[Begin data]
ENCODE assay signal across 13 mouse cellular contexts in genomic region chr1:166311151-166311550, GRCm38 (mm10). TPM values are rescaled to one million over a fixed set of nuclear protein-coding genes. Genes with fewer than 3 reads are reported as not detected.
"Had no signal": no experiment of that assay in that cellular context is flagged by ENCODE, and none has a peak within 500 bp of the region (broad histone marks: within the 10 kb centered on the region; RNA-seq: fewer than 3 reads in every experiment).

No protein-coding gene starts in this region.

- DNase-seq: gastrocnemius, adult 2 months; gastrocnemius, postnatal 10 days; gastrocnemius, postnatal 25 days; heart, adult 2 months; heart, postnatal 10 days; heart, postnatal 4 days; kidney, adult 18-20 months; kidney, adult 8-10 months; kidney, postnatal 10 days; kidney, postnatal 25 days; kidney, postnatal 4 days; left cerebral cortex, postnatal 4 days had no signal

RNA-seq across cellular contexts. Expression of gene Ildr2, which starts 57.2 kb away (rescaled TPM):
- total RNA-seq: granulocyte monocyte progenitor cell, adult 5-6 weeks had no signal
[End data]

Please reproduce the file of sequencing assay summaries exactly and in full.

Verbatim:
ENCODE assay signal across 13 mouse cellular contexts in genomic region chr1:166311151-166311550, GRCm38 (mm10). TPM values are rescaled to one million over a fixed set of nuclear protein-coding genes. Genes with fewer than 3 reads are reported as not detected.
"Had no signal": no experiment of that assay in that cellular context is flagged by ENCODE, and none has a peak within 500 bp of the region (broad histone marks: within the 10 kb centered on the region; RNA-seq: fewer than 3 reads in every experiment).

No protein-coding gene starts in this region.

- DNase-seq: gastrocnemius, adult 2 months; gastrocnemius, postnatal 10 days; gastrocnemius, postnatal 25 days; heart, adult 2 months; heart, postnatal 10 days; heart, postnatal 4 days; kidney, adult 18-20 months; kidney, adult 8-10 months; kidney, postnatal 10 days; kidney, postnatal 25 days; kidney, postnatal 4 days; left cerebral cortex, postnatal 4 days had no signal

RNA-seq across cellular contexts. Expression of gene Ildr2, which starts 57.2 kb away (rescaled TPM):
- total RNA-seq: granulocyte monocyte progenitor cell, adult 5-6 weeks had no signal